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Overloading sub-programs in a PACKAGE - Oracle

This article is part of a series focusing on database interactions with Oracle PL/SQL. In my previous article, we examined named notation, default values of parameters, stored procedures, stored functions and finally took our first look at package and package body. In this article, we will focus completely on package and package body. Before reading this article I suggest you to go through my last three articles in this series thoroughly.

TABLE OF CONTENTS:
  1. Database Interaction with PL/SQL, User-defined Packages
  2. Database interaction using a PACKAGE
  3. Overloading sub-programs in a PACKAGE
  4. TYPE declarations in package specification
  5. How the above package works
By: Jagadish Chatarji
Rating: starstarstarstarstar / 29
September 12, 2005

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Those who are familiar with Object Oriented Programming (OOP) can easily understand the concept of overloading.  Briefly, having the same name for different sub-programs with different parameters can be called overloading sub-programs.  The following example gives you an illustration:

create or replace package SamplePkg as
    procedure dispEmp;
    procedure dispEmp(p_deptno dept.deptno%type);
end SamplePkg;
/

create or replace package body SamplePkg as
     procedure dispEmp as
         cursor c_emp is
             select ename, sal from emp;
     begin
         for r_emp in c_emp
         loop
             dbms_output.put_line (r_emp.ename || ',' || r_emp.sal);
         end loop;
      end;

      procedure dispEmp(p_deptno dept.deptno%type) as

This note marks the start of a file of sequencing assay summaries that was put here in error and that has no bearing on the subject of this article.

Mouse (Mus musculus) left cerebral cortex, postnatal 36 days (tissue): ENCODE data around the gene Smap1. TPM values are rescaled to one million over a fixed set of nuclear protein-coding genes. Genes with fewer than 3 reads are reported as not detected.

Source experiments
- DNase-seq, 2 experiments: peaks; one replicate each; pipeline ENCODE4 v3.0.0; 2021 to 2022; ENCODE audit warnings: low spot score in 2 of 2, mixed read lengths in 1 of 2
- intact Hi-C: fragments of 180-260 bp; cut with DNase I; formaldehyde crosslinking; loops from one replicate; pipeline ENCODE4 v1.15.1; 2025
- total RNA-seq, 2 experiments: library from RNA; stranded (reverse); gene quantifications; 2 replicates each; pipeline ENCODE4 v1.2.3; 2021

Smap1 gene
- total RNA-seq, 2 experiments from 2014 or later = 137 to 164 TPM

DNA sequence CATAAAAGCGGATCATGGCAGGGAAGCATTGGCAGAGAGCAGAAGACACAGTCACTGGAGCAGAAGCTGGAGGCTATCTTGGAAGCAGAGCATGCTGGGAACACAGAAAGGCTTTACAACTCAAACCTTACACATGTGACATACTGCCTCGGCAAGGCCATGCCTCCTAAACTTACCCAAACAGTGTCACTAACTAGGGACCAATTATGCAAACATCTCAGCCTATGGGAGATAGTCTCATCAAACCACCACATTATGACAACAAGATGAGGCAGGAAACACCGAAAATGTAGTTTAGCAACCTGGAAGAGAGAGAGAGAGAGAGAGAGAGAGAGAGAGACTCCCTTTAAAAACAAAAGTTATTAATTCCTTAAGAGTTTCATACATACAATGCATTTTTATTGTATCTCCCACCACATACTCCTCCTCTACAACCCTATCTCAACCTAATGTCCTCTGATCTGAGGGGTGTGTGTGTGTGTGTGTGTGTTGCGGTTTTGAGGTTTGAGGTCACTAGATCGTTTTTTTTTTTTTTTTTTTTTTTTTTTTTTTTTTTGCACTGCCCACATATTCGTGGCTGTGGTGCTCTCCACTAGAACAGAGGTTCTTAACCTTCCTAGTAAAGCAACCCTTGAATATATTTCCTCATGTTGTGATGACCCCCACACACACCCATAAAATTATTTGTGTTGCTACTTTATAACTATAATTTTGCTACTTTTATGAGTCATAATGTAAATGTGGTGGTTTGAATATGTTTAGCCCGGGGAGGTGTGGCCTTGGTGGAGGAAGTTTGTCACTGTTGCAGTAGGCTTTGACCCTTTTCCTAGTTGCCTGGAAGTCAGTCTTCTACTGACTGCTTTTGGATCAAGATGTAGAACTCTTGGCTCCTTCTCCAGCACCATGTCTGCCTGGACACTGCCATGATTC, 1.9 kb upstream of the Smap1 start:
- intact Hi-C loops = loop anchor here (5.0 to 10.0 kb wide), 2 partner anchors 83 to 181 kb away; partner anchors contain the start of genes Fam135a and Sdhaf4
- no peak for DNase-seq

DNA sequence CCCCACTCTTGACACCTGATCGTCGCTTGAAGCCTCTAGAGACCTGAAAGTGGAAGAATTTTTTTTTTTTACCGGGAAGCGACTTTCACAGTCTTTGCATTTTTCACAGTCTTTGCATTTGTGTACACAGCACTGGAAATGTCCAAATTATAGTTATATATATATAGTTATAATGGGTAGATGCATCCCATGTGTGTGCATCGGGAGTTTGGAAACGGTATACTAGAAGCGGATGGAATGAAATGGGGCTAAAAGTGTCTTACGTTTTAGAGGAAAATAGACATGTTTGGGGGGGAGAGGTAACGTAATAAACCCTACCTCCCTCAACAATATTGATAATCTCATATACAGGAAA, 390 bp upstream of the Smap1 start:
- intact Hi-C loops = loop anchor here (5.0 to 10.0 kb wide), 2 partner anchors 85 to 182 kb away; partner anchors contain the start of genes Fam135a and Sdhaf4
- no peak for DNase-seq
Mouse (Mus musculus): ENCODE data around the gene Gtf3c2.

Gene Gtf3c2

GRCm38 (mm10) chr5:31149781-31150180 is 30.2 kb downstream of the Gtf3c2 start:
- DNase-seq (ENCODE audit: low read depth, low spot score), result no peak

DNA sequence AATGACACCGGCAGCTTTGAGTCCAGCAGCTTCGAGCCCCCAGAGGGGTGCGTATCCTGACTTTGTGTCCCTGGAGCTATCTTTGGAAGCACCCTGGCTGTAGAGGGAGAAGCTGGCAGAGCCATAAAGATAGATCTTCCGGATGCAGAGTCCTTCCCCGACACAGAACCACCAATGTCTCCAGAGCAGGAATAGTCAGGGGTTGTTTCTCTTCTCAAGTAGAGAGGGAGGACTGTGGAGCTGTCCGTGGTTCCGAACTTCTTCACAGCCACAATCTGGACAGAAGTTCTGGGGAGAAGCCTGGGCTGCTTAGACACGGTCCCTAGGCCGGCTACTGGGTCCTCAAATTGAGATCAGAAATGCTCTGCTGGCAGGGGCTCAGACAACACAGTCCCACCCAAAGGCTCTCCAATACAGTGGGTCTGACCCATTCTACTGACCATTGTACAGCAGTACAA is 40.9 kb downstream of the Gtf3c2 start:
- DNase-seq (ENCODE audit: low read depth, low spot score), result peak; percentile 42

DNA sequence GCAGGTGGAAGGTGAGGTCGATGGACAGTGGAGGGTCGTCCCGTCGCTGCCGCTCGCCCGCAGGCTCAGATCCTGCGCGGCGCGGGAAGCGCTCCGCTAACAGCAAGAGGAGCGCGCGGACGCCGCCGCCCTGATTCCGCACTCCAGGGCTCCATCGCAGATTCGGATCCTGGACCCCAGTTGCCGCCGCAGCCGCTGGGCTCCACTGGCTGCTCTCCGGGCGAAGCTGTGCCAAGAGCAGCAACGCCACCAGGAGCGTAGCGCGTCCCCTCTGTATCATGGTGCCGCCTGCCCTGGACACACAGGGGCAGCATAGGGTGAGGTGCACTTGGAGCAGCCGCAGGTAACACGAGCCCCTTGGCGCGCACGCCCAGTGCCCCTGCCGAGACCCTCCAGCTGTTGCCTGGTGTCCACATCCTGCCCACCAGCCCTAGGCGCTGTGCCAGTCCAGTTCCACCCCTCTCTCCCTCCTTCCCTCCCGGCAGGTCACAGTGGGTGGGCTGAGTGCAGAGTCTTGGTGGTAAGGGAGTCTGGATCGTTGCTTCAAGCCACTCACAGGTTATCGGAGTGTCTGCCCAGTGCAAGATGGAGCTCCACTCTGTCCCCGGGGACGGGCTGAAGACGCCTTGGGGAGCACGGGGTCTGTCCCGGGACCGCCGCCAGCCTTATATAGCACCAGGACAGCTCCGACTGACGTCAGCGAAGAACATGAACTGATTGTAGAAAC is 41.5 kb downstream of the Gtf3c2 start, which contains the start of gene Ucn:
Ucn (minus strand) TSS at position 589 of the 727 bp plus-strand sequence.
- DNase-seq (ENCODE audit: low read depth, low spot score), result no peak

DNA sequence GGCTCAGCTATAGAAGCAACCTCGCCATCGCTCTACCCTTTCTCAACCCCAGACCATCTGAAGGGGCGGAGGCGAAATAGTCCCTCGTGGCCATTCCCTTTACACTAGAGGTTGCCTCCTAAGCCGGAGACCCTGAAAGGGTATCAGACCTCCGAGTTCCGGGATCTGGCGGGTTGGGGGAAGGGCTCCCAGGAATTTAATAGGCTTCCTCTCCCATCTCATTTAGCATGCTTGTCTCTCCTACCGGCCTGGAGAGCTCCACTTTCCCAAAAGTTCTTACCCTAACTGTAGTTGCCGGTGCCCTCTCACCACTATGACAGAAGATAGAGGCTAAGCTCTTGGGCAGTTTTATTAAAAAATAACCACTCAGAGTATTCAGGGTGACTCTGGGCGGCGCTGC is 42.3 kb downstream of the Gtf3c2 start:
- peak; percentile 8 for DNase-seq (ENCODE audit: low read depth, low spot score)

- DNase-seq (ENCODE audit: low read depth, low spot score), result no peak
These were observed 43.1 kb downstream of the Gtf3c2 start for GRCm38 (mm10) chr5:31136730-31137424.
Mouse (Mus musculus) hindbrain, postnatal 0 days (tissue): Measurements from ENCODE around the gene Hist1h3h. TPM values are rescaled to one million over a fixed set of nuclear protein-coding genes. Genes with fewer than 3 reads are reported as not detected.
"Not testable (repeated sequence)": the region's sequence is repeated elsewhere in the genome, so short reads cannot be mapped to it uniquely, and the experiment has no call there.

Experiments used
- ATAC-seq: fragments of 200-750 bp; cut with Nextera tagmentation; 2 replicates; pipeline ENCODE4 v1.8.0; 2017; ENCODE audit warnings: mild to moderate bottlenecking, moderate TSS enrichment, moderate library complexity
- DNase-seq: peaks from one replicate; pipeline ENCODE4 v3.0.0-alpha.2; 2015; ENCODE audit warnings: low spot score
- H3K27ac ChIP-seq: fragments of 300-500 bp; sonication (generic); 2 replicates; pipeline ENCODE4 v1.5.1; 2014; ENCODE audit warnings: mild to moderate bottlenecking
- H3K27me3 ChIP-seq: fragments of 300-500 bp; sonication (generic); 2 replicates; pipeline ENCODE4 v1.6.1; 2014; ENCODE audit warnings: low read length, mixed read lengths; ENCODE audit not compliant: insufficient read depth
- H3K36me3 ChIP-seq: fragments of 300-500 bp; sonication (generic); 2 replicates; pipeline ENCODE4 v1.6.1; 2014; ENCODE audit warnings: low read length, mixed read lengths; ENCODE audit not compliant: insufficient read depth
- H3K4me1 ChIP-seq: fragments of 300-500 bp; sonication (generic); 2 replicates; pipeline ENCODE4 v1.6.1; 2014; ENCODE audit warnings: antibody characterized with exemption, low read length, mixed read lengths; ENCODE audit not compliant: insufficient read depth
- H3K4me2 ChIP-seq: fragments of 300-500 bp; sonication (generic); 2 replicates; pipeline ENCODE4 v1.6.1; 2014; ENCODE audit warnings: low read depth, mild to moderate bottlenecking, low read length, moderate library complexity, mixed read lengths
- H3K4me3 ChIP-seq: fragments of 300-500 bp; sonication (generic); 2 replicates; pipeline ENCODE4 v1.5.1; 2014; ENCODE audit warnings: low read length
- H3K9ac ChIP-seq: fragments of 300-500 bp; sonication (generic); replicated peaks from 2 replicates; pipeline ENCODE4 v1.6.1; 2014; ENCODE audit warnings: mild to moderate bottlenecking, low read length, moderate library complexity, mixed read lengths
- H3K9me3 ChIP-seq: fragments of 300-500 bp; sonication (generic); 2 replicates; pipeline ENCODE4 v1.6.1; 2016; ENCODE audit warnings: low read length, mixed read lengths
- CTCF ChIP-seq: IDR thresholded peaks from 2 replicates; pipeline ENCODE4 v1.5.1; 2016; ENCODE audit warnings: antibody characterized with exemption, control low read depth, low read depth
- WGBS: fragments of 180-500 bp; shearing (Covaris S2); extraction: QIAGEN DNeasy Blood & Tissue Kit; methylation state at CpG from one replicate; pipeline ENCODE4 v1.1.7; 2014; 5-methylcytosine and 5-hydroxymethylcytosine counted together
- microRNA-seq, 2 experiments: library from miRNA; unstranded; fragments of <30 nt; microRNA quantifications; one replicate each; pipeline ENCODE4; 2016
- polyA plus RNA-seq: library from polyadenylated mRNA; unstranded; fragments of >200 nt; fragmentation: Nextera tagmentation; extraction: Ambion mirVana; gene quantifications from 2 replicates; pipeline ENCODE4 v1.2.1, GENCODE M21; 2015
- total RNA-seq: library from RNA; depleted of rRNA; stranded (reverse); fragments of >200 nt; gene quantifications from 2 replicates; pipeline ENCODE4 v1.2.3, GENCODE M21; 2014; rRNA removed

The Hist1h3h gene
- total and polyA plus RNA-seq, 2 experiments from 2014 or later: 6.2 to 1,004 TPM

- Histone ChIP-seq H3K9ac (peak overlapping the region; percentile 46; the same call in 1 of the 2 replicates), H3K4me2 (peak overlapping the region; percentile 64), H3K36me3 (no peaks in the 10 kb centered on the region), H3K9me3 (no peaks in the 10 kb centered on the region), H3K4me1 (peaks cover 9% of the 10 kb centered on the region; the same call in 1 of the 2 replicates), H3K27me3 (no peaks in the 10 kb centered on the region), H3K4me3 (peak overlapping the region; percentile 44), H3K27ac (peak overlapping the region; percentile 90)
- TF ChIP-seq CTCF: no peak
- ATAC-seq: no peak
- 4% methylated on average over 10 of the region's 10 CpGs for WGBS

cursor c_emp is
              select ename, sal from emp
              where deptno = p_deptno;
      begin
          for r_emp in c_emp
          loop
          dbms_output.put_line (r_emp.ename || ',' || r_emp.sal);
          end loop;
      end;

end SamplePkg;
/

Within the above package, we declared two sub-programs as having the same name.  But you should observe that the first sub-program doesnít have any parameters, whereas the second sub-program does.  If you execute with the following statement:

Execute SamplePkg.dispEmp;

It would automatically call the first sub-program (because you didnít provide any parameters).  If you execute with the following statement:

Execute SamplePkg.dispEmp(10);

It would automatically choose the second sub-program (because we provided a parameter).

So, the selection of the respective sub-program will be automatically chosen by PL/SQL runtime based on the parameters we send.  In that way, we can write as many sub-programs as possible with the same name, but with some differences in parameters.



 
 
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